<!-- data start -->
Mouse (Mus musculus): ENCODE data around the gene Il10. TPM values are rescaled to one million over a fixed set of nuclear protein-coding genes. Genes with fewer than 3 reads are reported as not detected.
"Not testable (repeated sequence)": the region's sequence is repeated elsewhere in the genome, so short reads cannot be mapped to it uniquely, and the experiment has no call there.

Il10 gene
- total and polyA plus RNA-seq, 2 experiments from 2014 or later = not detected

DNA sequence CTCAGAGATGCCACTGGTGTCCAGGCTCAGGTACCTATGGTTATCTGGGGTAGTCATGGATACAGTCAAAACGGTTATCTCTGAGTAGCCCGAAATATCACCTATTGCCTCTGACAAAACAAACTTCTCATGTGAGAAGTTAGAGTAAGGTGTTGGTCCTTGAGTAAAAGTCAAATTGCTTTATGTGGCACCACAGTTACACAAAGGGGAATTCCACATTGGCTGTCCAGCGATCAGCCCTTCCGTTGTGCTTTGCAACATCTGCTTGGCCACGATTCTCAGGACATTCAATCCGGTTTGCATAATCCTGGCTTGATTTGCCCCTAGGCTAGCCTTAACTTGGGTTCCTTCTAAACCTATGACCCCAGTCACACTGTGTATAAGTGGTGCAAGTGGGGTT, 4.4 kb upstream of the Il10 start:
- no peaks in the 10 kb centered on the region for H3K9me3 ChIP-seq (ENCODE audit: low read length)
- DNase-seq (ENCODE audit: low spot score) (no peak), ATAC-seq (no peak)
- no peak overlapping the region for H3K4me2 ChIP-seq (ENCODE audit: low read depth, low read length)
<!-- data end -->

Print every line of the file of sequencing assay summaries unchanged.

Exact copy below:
Mouse (Mus musculus): ENCODE data around the gene Il10. TPM values are rescaled to one million over a fixed set of nuclear protein-coding genes. Genes with fewer than 3 reads are reported as not detected.
"Not testable (repeated sequence)": the region's sequence is repeated elsewhere in the genome, so short reads cannot be mapped to it uniquely, and the experiment has no call there.

Il10 gene
- total and polyA plus RNA-seq, 2 experiments from 2014 or later = not detected

DNA sequence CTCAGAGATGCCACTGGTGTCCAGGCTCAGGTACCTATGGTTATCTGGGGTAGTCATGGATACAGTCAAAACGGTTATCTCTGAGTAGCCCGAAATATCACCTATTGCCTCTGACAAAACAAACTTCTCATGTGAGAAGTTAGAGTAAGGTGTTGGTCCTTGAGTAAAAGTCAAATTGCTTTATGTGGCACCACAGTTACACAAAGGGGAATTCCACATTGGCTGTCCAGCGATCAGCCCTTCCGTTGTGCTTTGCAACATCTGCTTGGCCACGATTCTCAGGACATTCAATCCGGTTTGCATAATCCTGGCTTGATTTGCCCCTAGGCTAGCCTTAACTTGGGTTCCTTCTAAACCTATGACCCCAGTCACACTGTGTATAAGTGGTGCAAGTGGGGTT, 4.4 kb upstream of the Il10 start:
- no peaks in the 10 kb centered on the region for H3K9me3 ChIP-seq (ENCODE audit: low read length)
- DNase-seq (ENCODE audit: low spot score) (no peak), ATAC-seq (no peak)
- no peak overlapping the region for H3K4me2 ChIP-seq (ENCODE audit: low read depth, low read length)